Sunday, June 17, 2012

Death, his bosom friend


Joseph Addison, English politician and co-author with Richard Steele of two famous periodicals, The Tatler and The Spectator, died on this day in 1719. His highly apocryphal last words were:

"See in what peace a Christian can die."

These were supposedly uttered as a challenge to his stepson, Lord Warwick. However, as there is no evidence that Warwick led anything but a blameless existence, the tale is probably a romance.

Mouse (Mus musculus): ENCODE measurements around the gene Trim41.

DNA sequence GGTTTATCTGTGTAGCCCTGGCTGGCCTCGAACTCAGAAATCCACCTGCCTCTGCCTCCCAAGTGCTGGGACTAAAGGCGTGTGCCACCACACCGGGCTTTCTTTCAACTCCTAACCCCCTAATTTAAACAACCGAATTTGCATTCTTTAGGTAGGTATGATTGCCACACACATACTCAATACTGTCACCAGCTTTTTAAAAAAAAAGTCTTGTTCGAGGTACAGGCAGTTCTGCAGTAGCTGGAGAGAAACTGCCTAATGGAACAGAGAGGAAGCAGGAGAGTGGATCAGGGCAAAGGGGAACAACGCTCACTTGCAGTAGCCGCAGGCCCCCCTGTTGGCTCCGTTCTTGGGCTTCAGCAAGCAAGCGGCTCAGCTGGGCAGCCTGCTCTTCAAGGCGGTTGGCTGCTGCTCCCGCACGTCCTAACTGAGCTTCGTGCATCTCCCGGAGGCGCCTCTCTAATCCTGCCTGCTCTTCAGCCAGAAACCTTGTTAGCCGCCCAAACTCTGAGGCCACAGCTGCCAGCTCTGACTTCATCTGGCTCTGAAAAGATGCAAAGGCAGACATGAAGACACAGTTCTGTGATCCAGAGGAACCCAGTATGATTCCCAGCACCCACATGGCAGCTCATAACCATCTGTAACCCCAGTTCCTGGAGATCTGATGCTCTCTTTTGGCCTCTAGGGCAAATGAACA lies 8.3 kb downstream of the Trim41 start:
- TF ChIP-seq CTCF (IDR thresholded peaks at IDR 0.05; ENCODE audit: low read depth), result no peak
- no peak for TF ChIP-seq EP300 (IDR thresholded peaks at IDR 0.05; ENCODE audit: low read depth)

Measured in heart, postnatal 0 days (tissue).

Addison did, indubitably, say or write the following:

"I have somewhere met with the epitaph on a charitable man which has pleased me very much. I cannot recollect the words, but here is the sense of it: ''What I spent I lost; what I possessed is left to others; what I gave away remains with me.'"

"The fear of death often proves mortal, and sets people on methods to save their lives, which infallibly destroy them."

"How beautiful is death, when earn'd by virtue!"

"We are always doing something for posterity, but I would fain see posterity do something for us."

And this, not apropos of death but just some words to remember:

"There is no defense against criticism except obscurity."